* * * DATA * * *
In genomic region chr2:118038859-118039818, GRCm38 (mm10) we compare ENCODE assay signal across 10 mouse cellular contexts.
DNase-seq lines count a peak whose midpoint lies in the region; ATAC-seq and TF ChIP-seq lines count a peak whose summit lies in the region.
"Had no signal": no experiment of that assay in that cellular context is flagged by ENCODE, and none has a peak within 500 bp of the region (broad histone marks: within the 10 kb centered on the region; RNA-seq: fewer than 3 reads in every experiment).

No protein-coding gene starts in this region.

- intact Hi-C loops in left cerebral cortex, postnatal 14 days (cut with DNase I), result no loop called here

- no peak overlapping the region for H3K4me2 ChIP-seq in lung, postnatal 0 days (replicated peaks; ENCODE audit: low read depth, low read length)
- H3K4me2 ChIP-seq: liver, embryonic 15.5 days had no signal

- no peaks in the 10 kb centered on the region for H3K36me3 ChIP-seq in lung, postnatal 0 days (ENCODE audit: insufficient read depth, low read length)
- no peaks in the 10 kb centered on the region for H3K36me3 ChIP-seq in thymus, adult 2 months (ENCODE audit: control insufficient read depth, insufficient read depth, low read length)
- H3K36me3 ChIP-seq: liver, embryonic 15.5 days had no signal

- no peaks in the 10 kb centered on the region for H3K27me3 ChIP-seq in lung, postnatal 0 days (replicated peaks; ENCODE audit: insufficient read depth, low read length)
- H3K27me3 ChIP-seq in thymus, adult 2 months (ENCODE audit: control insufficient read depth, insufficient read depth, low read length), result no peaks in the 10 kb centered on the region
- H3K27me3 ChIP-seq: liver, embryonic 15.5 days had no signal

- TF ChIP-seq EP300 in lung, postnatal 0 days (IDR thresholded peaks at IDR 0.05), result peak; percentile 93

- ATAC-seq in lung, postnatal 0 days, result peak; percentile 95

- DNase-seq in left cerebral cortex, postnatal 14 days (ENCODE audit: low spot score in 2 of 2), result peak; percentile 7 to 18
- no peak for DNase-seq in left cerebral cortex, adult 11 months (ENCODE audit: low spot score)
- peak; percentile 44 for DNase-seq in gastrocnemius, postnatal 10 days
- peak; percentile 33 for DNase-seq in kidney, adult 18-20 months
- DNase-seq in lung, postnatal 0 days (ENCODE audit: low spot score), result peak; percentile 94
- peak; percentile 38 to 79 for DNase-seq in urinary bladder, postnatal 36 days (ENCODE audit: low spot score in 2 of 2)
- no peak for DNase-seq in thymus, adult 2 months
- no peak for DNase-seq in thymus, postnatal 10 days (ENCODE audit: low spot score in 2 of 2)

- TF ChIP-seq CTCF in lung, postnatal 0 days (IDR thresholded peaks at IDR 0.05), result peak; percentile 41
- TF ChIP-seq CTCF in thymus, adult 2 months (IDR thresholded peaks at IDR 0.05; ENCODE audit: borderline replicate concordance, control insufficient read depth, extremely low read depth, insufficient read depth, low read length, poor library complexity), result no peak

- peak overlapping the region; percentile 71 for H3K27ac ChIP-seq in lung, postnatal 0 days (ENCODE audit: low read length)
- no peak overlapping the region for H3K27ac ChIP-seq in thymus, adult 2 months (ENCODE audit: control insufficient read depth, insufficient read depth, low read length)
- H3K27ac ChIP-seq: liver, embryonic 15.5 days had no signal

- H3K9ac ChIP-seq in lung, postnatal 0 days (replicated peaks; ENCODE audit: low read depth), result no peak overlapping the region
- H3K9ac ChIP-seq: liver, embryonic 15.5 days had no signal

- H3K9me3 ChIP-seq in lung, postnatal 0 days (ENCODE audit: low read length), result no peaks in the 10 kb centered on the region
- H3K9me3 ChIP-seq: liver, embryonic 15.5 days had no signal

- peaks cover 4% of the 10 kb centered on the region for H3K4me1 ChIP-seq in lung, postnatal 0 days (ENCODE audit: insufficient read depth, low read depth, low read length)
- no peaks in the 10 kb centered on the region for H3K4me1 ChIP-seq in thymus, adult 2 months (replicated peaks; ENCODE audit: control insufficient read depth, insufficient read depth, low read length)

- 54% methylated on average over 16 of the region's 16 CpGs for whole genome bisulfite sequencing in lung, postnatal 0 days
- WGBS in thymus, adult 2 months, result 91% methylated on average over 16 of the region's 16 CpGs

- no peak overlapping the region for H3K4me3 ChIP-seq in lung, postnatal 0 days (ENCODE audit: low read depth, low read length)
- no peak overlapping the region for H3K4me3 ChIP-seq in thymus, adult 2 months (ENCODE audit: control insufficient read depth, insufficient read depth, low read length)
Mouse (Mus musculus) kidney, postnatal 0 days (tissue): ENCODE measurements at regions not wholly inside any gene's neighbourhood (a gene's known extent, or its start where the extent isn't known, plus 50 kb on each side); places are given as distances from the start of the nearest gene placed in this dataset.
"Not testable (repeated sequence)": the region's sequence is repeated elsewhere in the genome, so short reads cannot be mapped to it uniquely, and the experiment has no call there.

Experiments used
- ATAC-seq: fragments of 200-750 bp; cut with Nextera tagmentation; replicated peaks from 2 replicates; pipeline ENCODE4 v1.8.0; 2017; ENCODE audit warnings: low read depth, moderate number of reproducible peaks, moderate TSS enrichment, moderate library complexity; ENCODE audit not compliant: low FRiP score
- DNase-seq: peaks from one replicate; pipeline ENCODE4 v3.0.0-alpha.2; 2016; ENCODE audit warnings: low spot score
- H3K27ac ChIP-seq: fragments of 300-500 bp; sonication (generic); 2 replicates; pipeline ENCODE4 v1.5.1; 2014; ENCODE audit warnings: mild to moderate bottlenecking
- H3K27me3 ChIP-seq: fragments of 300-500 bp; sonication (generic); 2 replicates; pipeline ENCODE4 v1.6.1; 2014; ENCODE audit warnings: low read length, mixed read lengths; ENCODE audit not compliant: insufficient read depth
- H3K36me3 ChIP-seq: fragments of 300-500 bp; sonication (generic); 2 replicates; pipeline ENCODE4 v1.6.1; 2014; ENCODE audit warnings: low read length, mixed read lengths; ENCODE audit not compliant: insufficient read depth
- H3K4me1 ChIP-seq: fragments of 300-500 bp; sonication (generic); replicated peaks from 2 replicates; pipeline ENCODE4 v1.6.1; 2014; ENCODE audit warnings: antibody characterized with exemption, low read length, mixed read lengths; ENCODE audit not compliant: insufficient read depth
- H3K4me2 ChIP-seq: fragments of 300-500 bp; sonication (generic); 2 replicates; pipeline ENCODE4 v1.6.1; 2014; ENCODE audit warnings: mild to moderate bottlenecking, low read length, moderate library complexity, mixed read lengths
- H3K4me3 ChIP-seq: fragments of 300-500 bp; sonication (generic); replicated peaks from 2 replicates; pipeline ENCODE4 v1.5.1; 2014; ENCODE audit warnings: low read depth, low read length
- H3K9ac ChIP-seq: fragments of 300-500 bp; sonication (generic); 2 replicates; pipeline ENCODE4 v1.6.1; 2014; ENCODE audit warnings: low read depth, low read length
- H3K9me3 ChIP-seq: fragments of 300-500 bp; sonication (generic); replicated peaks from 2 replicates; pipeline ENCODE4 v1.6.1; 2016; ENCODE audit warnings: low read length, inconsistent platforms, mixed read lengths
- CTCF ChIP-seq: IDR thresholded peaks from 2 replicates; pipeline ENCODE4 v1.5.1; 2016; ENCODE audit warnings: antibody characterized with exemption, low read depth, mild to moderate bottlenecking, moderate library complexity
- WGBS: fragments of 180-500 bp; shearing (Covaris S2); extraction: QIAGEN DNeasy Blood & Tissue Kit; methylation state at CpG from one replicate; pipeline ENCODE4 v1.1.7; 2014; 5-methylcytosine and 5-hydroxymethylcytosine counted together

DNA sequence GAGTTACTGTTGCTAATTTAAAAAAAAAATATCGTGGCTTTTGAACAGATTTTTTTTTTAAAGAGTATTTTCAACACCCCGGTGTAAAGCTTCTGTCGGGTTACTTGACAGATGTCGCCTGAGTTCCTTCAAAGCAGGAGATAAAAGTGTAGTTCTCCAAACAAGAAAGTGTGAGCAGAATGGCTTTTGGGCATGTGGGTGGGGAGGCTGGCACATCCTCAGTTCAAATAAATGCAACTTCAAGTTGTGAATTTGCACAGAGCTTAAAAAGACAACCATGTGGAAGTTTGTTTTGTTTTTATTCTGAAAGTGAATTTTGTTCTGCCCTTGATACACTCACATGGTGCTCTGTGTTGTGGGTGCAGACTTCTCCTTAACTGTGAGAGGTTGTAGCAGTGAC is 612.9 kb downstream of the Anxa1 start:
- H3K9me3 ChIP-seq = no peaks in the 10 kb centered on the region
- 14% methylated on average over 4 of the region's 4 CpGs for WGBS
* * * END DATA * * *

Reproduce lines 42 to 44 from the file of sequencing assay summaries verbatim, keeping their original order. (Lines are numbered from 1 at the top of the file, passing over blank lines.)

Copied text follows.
- ATAC-seq: fragments of 200-750 bp; cut with Nextera tagmentation; replicated peaks from 2 replicates; pipeline ENCODE4 v1.8.0; 2017; ENCODE audit warnings: low read depth, moderate number of reproducible peaks, moderate TSS enrichment, moderate library complexity; ENCODE audit not compliant: low FRiP score
- DNase-seq: peaks from one replicate; pipeline ENCODE4 v3.0.0-alpha.2; 2016; ENCODE audit warnings: low spot score
- H3K27ac ChIP-seq: fragments of 300-500 bp; sonication (generic); 2 replicates; pipeline ENCODE4 v1.5.1; 2014; ENCODE audit warnings: mild to moderate bottlenecking